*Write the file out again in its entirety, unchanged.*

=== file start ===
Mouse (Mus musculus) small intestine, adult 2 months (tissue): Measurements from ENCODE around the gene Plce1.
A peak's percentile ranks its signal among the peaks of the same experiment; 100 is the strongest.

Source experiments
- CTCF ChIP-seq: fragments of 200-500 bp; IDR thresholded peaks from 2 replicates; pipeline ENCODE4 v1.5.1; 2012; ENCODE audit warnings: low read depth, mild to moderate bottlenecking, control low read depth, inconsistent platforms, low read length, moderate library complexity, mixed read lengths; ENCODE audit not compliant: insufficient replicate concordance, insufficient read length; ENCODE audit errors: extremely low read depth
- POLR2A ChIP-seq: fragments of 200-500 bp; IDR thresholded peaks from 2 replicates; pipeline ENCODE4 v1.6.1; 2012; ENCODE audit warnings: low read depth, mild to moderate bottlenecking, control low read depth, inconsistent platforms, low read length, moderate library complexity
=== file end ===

Mouse (Mus musculus) small intestine, adult 2 months (tissue): Measurements from ENCODE around the gene Plce1.
A peak's percentile ranks its signal among the peaks of the same experiment; 100 is the strongest.

Source experiments
- CTCF ChIP-seq: fragments of 200-500 bp; IDR thresholded peaks from 2 replicates; pipeline ENCODE4 v1.5.1; 2012; ENCODE audit warnings: low read depth, mild to moderate bottlenecking, control low read depth, inconsistent platforms, low read length, moderate library complexity, mixed read lengths; ENCODE audit not compliant: insufficient replicate concordance, insufficient read length; ENCODE audit errors: extremely low read depth
- POLR2A ChIP-seq: fragments of 200-500 bp; IDR thresholded peaks from 2 replicates; pipeline ENCODE4 v1.6.1; 2012; ENCODE audit warnings: low read depth, mild to moderate bottlenecking, control low read depth, inconsistent platforms, low read length, moderate library complexity